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Misattributed Parentage, DNA Surprise, NPE

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First, Let's Get the Terminology Straight

We don't love the term "NPE" or "non-paternal event," which is a term used in genetics. It feels cold and clinical, and seems, somehow, to demean a person's experience to a single "event." It is not an event. It's a lifetime of concealed truth, secrets and shame, gaslighting, and outright lies, not to mention a lifetime of lost opportunities. The term "NPE" has taken a noun form for people in the misattributed parentage community, as in "I'm an NPE." 

Non-paternity, (or maternity) which is often not disclosed to a child, may result from sperm donation, undisclosed or black-market adoption, extra-marital affairs, undisclosed stepparent adoption, paternity fraud, formal or informal adoption, or sexual assault, as well as medical mistakes involving in vitro or artificial insemination. It often comes with secrecy and deception. Concealing a person's true biological parent/s may result in a lifetime of false medical history, and chronic family system disruption, which can affect people throughout their lives.

Therapists, friends, and family members may not know how to help, and in fact, may offer unsupportive comments, such as, "It doesn't matter. Your family is still your family," or "Don't dwell on it so much.... other people have it worse," leaving the NPE further isolated with their overwhelming emotions.

Family Lies Can Create a
Lifetime of Trauma

A misattributed parentage can unearth a lifetime of struggle that has often been dismissed or ignored by a person's family of origin.  Many NPEs have different experiences than their half siblings, even within the same family system. Often the NPE child knows on some level that something is not right, and they are often chided or shamed for questioning the truth. A lifetime of denying truth can be traumatic for a child, and childhood trauma affects the brain, as well as other aspects of your physical and mental health. NPE struggles, like other adverse childhood events, can show up in adulthood as: 


  • depression

  • substance misuse 

  • eating disorders

  • trouble forming attachments  

  • shame

  • guilt

  • suicidal thoughts

  • autoimmune disease

  • other chronic disease

  • drug or alcohol or other addictions 

  • risky behavior

  • dissociation

  • family scapegoating

  • headaches

  • many other mental and physical ailments resulting from a lifetime of unidentified complex trauma

Image by Kristina Flour

NPE Discoveries Can Be Life-Altering

When a person discovers that what they thought they knew about their family history is wrong, it is often shocking and life altering. It may result in rejection by both the newly discovered biological family and by the family the person was raised with, leaving the NPE with a pile of ashes where a family used to be. Often when the person with misattributed parentage discovers the truth, whatever it is, he or she is blamed for causing trouble, upsetting the family system, or not "leaving things well enough alone."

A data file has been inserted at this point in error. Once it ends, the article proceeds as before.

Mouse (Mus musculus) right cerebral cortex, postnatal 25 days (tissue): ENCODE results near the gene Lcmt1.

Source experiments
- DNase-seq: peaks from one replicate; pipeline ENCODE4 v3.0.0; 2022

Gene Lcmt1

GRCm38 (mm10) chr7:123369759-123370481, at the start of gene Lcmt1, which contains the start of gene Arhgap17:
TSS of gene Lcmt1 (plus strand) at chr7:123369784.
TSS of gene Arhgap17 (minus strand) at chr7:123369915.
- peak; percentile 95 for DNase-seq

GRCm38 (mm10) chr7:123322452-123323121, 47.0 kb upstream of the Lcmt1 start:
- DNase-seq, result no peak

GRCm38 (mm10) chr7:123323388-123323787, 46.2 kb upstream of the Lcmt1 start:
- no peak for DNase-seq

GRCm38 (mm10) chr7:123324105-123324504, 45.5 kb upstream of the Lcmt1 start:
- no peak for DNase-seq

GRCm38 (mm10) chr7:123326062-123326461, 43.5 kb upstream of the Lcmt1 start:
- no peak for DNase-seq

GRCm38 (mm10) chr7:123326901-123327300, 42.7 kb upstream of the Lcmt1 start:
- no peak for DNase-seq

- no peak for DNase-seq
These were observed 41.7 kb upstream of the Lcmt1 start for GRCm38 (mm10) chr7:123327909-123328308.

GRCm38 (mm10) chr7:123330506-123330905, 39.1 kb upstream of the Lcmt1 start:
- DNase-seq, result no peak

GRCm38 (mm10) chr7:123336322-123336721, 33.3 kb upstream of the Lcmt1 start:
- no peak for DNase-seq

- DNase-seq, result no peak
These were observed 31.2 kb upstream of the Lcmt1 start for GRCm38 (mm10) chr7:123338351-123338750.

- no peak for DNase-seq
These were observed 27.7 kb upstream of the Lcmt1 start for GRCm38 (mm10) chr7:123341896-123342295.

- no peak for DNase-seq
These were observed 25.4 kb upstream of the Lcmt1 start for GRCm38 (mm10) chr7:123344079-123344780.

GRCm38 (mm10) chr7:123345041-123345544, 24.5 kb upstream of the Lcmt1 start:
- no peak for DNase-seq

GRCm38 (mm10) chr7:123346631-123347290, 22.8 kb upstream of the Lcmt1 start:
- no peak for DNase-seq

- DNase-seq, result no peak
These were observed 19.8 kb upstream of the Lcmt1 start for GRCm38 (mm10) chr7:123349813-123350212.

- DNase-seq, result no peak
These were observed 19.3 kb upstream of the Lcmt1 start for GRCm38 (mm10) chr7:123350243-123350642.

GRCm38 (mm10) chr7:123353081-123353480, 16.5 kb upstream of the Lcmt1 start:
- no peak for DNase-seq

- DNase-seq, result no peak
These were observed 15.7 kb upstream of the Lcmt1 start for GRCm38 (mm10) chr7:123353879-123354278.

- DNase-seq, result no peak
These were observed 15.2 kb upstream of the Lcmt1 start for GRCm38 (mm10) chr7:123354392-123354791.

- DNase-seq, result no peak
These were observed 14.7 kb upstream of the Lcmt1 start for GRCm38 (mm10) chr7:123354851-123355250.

NPEs need support:​

  • Navigating their way to a healthy new normal.

  • Setting boundaries with potentially toxic family behaviors.

  • Processing a lifetime of genealogical bewilderment.

  • Identifying and locating missing family members.

  • Deciding how to contact their newly discovered biological families, if they so choose.

  • Integrating new family medical history into their lives.

  • Processing the loss or gain of a cultural identity.

  • Learning how to inform their children and more distant family members.

  • Getting psychological support for the profound loss that often accompanies the discovery (we refer out to some fantastic therapists!).

  • Developing coping strategies for processing grief.

We Work with NPE Parents

If you are the parent of an NPE child, no matter what his or her age, we encourage you to work with a coach to learn how to help your child process their feelings of shock, betrayal, anger, grief, and alienation that may come with their discovery. 

You may be meeting an adult child for the first time, and not know how to handle this surprising new situation. You may have other family members to support during this time, as well, such as other children or a current spouse. You may be experience your own grief at not having the chance to know your own child, or shame or guilt at having a "blast from the past" show up now. 

Or you may have been the secret keeper, and you now face explaining to your NPE child the decisions you made that caused you to avoid disclosing their  biological parent(s) earlier in life. Often secrets stem from shame and lack of opportunity, and they deserve exploration and healing. NPE parents need help too, but mostly, their NPE child deserves to be treated fairly and with compassion and understanding during this time, for as long as it takes for them to process it.


There is a set of skills you can learn that will help you support your NPE child, even if your child is in their fifties or sixties.

So many parents dismiss the NPE's experience within the family at a time with the NPE child most needs family support, largely because they experience shame or anger or betrayal or surprise themselves. Coaching support during this time can help rebuild relationships, teach you how to address family members in a way that helps support the NPE when they most need it.

Image by Mike Scheid
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